Man of Steal
Bird goes for the steal.
(Photo by Steve Lipofsky)
"Now it's Move Over, Hondo. All John Havlicek did on that April night 22 years ago was preserve a one-point lead."
-- Bob Ryan in the May 27, 1987 edition of the Boston Globe
While Havlicek's game-saving steal of Hal Greer's inbounds pass in the 1965 playoffs stands as one of the greatest moments in NBA history, the above statement speaks to the magnitude of the event that occurred at the Boston Garden 15 years ago today.
What Ryan, countless other scribes, and the 14,890 in attendance saw at the old barn on Causeway Street that night still resonates in the heads of Celtics fans everywhere, just as it probably burns in the mind of anyone who watched on TV from the state of Michigan.
Leading 107-106 with five seconds left on the clock in Game Five of the Eastern Conference Finals, all the Pistons had to do was run out the clock. All Isiah Thomas had to do was inbound the ball. All the intended receiver -- Bill Laimbeer -- had to do was catch and wrap his arms and trunk around it.
After all, nothing was going right for the Celtics. Just seconds before, they had a potential go-ahead basket blocked, which then hit off their own man and went out of bounds. Some luck.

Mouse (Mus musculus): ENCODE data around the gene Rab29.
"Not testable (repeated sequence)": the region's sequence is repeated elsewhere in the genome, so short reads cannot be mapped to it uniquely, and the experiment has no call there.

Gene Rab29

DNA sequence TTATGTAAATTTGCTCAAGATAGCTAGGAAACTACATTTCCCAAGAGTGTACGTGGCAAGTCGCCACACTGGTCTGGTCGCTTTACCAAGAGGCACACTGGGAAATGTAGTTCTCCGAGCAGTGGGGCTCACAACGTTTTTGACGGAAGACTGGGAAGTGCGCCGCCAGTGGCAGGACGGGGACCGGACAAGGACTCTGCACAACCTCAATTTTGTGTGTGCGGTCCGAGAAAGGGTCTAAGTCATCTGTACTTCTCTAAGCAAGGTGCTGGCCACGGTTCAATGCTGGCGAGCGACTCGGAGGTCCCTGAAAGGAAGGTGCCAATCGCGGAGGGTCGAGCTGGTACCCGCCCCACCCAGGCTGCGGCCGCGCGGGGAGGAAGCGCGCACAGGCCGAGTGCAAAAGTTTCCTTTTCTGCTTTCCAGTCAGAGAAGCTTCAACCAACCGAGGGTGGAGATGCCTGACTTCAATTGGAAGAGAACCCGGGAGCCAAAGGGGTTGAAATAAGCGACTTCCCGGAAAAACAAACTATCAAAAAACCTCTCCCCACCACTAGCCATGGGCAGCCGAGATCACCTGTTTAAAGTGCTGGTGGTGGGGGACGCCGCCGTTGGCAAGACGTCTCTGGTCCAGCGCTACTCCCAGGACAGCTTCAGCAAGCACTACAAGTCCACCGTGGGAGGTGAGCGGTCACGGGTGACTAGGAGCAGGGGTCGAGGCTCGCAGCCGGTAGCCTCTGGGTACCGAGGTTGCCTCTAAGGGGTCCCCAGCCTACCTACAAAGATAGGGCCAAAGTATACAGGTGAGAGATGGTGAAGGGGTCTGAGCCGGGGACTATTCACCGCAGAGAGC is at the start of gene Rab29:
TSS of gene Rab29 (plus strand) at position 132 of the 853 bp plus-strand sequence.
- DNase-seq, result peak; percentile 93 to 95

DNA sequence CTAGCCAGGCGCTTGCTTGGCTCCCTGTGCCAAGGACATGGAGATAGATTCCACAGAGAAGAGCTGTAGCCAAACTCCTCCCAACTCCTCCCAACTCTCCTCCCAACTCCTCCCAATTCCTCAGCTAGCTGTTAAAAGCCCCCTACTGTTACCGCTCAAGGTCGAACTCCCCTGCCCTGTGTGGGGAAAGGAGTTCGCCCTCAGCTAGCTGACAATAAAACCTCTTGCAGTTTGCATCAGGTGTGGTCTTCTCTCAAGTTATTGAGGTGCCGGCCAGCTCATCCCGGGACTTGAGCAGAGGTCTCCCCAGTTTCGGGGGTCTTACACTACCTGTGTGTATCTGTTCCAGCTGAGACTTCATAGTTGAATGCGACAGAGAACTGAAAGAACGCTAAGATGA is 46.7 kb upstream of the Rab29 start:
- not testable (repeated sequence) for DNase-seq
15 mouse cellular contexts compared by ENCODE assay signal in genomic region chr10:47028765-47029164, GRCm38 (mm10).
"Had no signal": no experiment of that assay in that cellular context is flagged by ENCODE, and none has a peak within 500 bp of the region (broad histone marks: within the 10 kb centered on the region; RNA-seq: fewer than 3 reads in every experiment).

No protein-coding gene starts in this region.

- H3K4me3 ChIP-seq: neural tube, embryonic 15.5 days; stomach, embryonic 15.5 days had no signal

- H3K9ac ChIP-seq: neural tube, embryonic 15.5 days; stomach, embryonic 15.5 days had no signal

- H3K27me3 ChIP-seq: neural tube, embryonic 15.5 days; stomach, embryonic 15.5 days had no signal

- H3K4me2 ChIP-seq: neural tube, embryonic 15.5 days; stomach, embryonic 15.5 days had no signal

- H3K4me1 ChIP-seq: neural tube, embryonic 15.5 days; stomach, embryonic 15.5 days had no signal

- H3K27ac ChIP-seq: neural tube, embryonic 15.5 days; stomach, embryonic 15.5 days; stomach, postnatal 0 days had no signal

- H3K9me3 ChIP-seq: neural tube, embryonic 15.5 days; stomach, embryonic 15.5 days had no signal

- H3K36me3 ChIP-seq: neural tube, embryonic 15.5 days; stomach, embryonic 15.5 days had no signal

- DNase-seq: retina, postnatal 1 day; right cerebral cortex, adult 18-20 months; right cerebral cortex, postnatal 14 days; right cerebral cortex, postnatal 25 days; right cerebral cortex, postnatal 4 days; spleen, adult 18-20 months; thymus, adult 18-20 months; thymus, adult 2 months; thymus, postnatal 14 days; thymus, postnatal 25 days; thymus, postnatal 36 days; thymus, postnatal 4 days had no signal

They would certainly lose Robert Parish for the next contest, as he was ejected earlier in the game for attempting a few of his own knockout blows on Laimbeer.
To make matters worse, Head Coach K.C. Jones lost his mother the night before and would fly home to attend the funeral the next day.
"All I wanted to do was run those five seconds off the clock," said Thomas after the game.
"It was not a single play, but a number of tiny ones culminating in a lay up, and a lot of extraneous noise in North Station."
-- Charlie Pierce in the Boston Herald
Enter Larry Bird.
The Celtics captain left his man, Adrian Dantley, just inside the free throw line and moved in for the kill. He swiped Thomas' lazy pass with his right hand, gained enough balance on one foot to not only stay in-bounds but to also to hit a streaking Dennis Johnson, who swooped in from midcourt and was on his way to the hoop.
The Celtics and the Garden celebrate.
(Photo by Steve Lipofsky)
"The ball just hung up there. It seemed to take forever to get to Laimbeer. I kept going and I was thinking about shooting, but the ball was going the other way."
"I started counting four seconds in my head. Then I saw Dennis going to the basket. I wish I could say I planned it. It was a lucky play. That was all it was."
Johnson laid the ball off the glass and in and the Garden went delirious. Many say at this moment, the building got louder than it ever had been. Louder than the day more than two decades before when Havlicek stole the ball on the opposite side of the court.
That day, the Sixers went home shaking their heads. On this day, it was the Pistons.
"I don't believe it," said Dantley after the game. "This is ... this is the worst. The worst of my career. The worst in my life."
"Never," echoed Rodman. "Never been anything like that. Basketball or nothing. Never had anything like that. This is the only place where that happens. The only place."